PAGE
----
A New York Times Critics’ Top Book of 2021
"An impressive combination of diligence and verve, deploying Ackerman’s deep stores of knowledge as a national security journalist to full effect. The result is a narrative of the last 20 years that is upsetting, discerning and brilliantly argued." —The New York Times
"One of the most illuminating books to come out of the Trump era." —New York Magazine
An examination of the profound impact that the War on Terror had in pushing American politics and society in an authoritarian direction
For an entire generation, at home and abroad, the United States has waged an endless conflict known as the War on Terror. In addition to multiple ground wars, the era pioneered drone strikes and industrial-scale digital surveillance; weakened the rule of law through indefinite detentions; sanctioned torture; and manipulated the truth about it all. These conflicts have yielded neither peace nor victory, but they have transformed America. What began as the persecution of Muslims and immigrants has become a normalized feature of American politics and national security, expanding the possibilities for applying similar or worse measures against other targets at home, as the summer of 2020 showed. A politically divided and economically destabilized country turned the War on Terror into a cultural—and then a tribal—struggle. It began on the ideological frontiers of the Republican Party before expanding to conquer the GOP, often with the acquiescence of the Democratic Party. Today’s nativist resurgence walked through a door opened by the 9/11 era. And that door remains open.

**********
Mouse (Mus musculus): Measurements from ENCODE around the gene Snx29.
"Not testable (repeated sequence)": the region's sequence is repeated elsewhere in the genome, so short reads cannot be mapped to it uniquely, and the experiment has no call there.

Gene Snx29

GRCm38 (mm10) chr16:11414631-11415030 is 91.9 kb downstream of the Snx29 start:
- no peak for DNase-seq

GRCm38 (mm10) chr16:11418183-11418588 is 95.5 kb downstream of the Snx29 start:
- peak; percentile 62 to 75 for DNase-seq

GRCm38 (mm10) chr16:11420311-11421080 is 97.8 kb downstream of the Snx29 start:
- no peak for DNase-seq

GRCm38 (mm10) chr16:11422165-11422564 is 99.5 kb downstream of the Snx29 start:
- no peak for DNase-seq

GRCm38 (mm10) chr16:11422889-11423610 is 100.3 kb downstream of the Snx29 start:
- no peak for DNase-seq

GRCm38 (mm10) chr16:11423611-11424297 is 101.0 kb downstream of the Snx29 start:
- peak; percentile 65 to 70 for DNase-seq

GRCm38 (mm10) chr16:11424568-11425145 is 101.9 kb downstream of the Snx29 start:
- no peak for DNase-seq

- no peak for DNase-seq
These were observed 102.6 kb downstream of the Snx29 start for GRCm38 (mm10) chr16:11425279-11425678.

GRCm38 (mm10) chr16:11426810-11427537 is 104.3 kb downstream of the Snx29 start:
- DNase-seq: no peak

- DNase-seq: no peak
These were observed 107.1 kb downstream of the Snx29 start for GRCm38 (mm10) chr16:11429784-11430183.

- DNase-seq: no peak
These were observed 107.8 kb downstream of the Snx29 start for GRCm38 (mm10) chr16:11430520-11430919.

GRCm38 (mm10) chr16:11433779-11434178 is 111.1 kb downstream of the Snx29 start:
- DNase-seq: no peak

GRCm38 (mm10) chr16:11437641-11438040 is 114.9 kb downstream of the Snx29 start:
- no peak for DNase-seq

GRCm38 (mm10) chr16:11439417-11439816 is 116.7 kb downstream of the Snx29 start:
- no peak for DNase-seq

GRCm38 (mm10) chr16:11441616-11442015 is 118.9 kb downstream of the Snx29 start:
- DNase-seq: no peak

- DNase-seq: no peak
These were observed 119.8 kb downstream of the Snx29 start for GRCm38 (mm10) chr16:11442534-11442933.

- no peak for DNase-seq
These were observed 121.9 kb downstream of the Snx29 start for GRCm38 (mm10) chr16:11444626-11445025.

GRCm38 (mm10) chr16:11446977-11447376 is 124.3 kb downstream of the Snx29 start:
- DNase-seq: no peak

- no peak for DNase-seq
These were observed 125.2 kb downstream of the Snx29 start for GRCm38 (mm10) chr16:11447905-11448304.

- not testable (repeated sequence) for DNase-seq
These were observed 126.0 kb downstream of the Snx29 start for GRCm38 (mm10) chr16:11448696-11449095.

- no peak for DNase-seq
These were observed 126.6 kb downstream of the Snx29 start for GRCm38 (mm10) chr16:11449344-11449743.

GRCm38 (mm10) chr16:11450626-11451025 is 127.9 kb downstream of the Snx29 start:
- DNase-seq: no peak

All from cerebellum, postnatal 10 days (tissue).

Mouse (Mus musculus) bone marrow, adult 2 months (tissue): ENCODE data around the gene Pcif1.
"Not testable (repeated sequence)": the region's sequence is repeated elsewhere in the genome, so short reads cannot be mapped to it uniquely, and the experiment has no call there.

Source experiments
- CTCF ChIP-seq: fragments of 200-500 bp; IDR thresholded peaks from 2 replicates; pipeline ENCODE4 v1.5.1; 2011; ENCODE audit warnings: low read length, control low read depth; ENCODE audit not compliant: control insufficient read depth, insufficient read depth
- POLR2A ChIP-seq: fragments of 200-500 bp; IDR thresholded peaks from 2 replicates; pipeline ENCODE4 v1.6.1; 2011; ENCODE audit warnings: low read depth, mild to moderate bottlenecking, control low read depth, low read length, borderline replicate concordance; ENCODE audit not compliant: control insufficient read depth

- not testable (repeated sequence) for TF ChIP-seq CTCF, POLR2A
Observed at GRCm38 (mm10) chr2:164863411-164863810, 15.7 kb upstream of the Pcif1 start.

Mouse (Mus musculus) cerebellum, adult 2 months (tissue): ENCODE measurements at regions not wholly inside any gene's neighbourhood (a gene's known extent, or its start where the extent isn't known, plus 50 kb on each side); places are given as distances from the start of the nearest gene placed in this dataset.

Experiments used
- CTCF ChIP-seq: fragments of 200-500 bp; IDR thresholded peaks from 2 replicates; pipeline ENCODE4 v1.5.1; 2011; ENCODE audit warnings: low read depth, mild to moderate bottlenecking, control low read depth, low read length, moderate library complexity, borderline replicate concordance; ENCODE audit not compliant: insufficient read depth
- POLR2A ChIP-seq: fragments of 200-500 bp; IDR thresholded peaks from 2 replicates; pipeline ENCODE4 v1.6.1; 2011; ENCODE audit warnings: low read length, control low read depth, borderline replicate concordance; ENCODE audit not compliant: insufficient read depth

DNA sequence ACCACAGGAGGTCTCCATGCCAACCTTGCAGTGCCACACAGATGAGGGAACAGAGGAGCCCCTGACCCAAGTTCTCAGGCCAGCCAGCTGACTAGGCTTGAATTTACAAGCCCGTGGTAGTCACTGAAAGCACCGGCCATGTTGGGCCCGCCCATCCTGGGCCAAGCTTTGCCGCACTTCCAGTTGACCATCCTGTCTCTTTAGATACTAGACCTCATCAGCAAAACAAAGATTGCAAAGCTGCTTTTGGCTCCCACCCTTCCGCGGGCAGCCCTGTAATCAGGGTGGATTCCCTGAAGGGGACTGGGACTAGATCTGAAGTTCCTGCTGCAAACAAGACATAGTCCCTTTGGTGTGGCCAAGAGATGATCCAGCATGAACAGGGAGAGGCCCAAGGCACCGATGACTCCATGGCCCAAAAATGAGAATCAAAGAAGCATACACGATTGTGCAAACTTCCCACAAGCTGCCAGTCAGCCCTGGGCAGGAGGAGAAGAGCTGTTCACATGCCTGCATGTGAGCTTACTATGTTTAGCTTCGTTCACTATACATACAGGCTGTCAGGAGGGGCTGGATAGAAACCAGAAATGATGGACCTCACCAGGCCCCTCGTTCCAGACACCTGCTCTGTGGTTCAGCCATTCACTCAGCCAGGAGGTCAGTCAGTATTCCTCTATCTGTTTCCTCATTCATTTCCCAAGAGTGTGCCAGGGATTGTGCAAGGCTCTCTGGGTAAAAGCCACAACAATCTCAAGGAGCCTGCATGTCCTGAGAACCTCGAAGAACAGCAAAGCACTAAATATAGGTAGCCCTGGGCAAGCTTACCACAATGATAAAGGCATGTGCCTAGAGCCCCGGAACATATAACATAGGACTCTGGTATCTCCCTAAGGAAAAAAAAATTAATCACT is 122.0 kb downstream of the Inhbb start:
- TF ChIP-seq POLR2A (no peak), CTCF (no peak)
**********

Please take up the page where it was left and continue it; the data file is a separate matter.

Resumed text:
Reign of Terror shows how these developments created an opportunity for American authoritarianism and gave rise to Donald Trump. It shows that Barack Obama squandered an opportunity to dismantle the War on Terror after killing Osama bin Laden. By the end of his tenure, the war had metastasized into a bitter, broader cultural struggle in search of a demagogue like Trump to lead it.
Reign of Terror is a pathbreaking and definitive union of journalism and intellectual history with the power to transform how America understands its national security policies and their catastrophic impact on civic life.
For nearly the entire War on Terror, Spencer Ackerman has been a national-security correspondent for outlets like The New Republic, WIRED, The Guardian and currently The Daily Beast. He has reported from the frontlines of Afghanistan, Iraq, and Guantanamo Bay. He shared in the 2014 Pulitzer Prize for Public Service Journalism for Edward Snowden's NSA leaks to The Guardian, a series of stories that also yielded him other awards, including the Scripps Howard Foundation's 2014 Roy W. Howard Award for Public Service Reporting and the 2013 IRE medal for investigative reporting. Ackerman's WIRED series on Islamophobic counterterrorism training at the FBI won the 2012 online National Magazine Award for reporting. He frequently appears on MSNBC, CNN, and other news networks.